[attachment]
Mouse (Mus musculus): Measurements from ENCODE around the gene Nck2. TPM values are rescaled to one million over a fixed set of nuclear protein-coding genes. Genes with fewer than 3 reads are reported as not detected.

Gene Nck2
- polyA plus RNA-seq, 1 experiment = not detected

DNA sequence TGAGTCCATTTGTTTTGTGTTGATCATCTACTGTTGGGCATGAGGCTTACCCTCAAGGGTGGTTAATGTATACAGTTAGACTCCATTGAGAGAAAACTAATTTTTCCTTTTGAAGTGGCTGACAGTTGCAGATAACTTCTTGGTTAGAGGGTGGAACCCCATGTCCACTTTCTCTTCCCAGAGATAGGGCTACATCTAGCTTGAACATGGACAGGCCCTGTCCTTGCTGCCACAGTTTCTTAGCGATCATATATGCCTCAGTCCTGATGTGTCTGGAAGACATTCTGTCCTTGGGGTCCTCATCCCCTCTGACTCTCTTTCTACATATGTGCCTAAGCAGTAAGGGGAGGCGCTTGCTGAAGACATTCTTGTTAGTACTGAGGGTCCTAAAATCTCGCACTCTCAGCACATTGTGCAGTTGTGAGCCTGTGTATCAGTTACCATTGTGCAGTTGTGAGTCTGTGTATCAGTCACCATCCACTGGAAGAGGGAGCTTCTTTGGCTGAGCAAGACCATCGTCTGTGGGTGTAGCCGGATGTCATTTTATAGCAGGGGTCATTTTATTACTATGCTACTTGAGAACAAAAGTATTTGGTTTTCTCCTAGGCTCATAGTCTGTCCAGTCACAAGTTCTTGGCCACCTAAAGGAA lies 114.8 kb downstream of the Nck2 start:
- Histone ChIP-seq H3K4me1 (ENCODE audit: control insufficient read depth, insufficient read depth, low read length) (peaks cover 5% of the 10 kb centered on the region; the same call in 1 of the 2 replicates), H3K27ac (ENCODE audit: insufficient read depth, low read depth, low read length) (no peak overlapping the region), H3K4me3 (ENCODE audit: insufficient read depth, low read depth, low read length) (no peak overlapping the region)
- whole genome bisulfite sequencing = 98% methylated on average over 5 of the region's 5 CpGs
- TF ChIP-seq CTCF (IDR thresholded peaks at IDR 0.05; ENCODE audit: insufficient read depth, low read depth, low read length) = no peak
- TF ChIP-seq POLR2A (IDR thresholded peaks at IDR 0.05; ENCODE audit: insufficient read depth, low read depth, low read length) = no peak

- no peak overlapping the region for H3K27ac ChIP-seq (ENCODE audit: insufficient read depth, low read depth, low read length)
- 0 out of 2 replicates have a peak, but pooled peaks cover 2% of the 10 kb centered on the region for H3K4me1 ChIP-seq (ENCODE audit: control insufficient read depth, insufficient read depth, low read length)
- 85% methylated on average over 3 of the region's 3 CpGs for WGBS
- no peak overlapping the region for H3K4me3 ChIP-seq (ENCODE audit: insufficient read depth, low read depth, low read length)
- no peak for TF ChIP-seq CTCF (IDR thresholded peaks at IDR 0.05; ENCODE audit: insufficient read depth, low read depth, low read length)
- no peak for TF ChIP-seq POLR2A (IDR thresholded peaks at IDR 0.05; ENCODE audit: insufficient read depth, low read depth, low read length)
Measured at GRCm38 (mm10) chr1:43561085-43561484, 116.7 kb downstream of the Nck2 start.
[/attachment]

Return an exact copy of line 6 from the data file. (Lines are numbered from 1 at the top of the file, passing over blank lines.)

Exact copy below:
- whole genome bisulfite sequencing = 98% methylated on average over 5 of the region's 5 CpGs